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Brown - Dark
Oak Park, IL
Place of Death
Cause of Death
Claim to Fame
The Old Man And The Sea
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Profile Bio Text
Ernest Miller Hemingway (July 21, 1899 – July 2, 1961) was an American writer and journalist. During his lifetime he had seven novels, six collections of short stories, and two works of non-fiction published, with a further three novels, four collections of short stories, and three non-fiction autobiographical works published after his death. Hemingway`s distinctive writing style—known as the iceberg theory—characterized by economy and understatement, had an enormous influence on 20th-century fiction, as did his apparent life of adventure and the public image he cultivated. Hemingway produced most of his work between the mid-1920s and the mid-1950s, and his career peaked in 1954 when he won the Nobel Prize in Literature. Hemingway`s fiction was successful because the characters he presented exhibited authenticity that reverberated with his audience. Many of his works are classics of American literature.
Hemingway was born and raised in Oak Park, Illinois. After leaving high school he worked for a few months as a reporter, before leaving for the Italian front to become an ambulance driver during World War I; he was seriously wounded and returned home within the year. In 1922 Hemingway married Hadley Richardson, the first of his four wives, and the couple moved to Paris, where he worked as a foreign correspondent. During his time there he met and was influenced by modernist writers and artists of the 1920s expatriate community known as the "Lost Generation". His first novel, The Sun Also Rises, was written in 1924.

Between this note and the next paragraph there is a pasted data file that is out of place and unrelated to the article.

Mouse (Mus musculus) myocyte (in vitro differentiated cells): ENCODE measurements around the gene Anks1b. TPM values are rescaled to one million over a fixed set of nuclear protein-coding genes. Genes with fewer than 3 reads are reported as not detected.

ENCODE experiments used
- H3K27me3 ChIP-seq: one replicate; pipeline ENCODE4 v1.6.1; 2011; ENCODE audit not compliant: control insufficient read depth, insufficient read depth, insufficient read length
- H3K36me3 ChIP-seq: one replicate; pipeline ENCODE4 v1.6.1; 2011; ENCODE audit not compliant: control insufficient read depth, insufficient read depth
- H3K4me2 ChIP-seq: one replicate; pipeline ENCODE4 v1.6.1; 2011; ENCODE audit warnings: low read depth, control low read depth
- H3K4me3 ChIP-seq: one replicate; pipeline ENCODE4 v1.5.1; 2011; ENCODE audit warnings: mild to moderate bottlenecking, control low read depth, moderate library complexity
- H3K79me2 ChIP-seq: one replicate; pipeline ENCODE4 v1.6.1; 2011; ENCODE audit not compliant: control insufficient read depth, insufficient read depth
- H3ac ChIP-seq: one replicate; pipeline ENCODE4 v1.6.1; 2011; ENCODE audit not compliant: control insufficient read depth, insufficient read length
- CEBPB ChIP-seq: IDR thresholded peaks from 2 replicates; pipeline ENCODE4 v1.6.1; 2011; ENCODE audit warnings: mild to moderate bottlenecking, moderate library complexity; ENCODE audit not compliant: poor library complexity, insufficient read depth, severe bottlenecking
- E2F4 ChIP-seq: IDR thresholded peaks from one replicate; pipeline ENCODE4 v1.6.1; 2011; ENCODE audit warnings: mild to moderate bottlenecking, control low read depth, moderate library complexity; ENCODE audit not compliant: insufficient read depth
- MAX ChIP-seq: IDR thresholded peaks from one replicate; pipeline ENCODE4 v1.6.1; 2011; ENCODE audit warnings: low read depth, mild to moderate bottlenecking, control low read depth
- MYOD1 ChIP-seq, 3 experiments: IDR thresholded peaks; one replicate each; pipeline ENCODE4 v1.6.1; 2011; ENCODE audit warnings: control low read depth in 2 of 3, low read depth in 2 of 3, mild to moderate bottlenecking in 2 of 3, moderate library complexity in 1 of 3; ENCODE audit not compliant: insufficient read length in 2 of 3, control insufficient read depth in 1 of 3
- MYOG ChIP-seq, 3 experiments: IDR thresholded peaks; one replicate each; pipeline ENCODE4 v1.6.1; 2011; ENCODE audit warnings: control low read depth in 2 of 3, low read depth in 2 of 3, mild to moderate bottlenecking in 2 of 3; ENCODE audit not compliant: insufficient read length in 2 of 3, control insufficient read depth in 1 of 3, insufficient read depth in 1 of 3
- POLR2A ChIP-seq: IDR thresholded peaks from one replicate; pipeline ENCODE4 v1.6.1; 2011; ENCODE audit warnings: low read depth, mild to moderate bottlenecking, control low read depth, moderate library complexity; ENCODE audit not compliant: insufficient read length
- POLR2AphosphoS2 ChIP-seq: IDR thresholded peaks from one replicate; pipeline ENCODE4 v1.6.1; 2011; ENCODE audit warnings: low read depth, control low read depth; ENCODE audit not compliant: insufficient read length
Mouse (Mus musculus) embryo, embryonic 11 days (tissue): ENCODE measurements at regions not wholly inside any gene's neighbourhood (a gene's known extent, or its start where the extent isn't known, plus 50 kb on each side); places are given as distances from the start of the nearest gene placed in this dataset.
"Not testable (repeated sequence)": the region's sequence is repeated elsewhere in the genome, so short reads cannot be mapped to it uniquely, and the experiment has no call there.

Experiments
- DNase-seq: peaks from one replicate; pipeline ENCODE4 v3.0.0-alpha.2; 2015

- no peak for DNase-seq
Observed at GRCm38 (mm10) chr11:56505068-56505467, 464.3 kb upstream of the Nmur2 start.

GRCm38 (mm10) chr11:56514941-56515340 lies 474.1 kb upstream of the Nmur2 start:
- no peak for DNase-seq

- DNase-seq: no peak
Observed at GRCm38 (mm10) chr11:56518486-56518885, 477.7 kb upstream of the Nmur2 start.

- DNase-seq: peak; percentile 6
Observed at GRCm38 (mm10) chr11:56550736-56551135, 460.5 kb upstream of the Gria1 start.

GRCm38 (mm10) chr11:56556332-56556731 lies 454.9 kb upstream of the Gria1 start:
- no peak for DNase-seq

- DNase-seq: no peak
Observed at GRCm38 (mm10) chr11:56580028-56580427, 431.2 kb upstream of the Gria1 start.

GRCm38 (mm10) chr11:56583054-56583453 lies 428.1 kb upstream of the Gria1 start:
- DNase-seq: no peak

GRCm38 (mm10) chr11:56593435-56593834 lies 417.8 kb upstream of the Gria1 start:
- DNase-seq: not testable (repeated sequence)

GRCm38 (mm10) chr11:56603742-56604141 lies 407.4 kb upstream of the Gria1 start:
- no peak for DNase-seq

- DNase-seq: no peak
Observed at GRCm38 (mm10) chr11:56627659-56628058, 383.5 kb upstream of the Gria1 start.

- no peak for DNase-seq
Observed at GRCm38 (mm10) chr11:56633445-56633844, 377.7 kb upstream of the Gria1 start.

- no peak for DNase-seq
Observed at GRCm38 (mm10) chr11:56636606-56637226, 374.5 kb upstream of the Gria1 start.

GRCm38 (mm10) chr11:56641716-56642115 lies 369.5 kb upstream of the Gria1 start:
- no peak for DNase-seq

After divorcing Hadley Richardson in 1927 Hemingway married Pauline Pfeiffer; they divorced following Hemingway`s return from covering the Spanish Civil War, after which he wrote For Whom the Bell Tolls. Martha Gellhorn became his third wife in 1940, but he left her for Mary Welsh Hemingway after World War II, during which he was present at D-Day and the liberation of Paris.
Shortly after the publication of The Old Man and the Sea in 1952 Hemingway went on safari to Africa, where he was almost killed in a plane crash that left him in pain or ill-health for much of the rest of his life. Hemingway had permanent residences in Key West, Florida, and Cuba during the 1930s and 40s, but in 1959 he moved from Cuba to Idaho, where he committed suicide in the summer of 1961.
Couple Profile Source
Oak Park and River Forest High School, Oak Park, IL
Full Name at Birth
Ernest Miller Hemingway
Page Display = 2 (Legacy)
Clarence Edmonds Hemingway
Grace Hall Hemingway
Marcelline Hemingway, Ursula Hemingway, Madelaine Hemingway, Carol Hemingway
Gary Cooper, Peter Viertel, John Huston, Ava Gardner, Robert Capa, Johnny Mayer, Howard Hawks, Leland Hayward, Conrad Hilton, Thornton Wilder, Gertrude Stein, James Joyce, Ezra Pound, Gene Van Guilder, Donald Ogden Stewart, Bill Smith, F. Scott Fitzgerald
Anson Hemingway (grandfather), Ernest Miller Hall (grandfather)
Ernest Miller Hemingway (July 21, 1899 – July 2, 1961) was an American author and journalist. His economical and understated style had a strong influence on 20th-century fiction, while his life of adventure and his public image influenced later generations. Hemingway produced most of his work between the mid-1920s and the mid-1950s, and won the Nobel Prize in Literature in 1954. He published seven novels, six short story collections, and two non-fiction works. Additional works, including three novels, four short story collections, and three non-fiction works, were published posthumously. Many of his works are considered classics of American literature.
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Music Profile Complete
Posted by brian 12 months ago
what a hot band. love all their music
Posted by Joe 12 months ago
Would love to meet you before I die,
Posted by greg fischer 12 months ago
We are unable to find our family pictures. We would like to order our pictu...
Posted by Michael Wren 12 months ago
You can find the statue proposal on Kickstarter dot com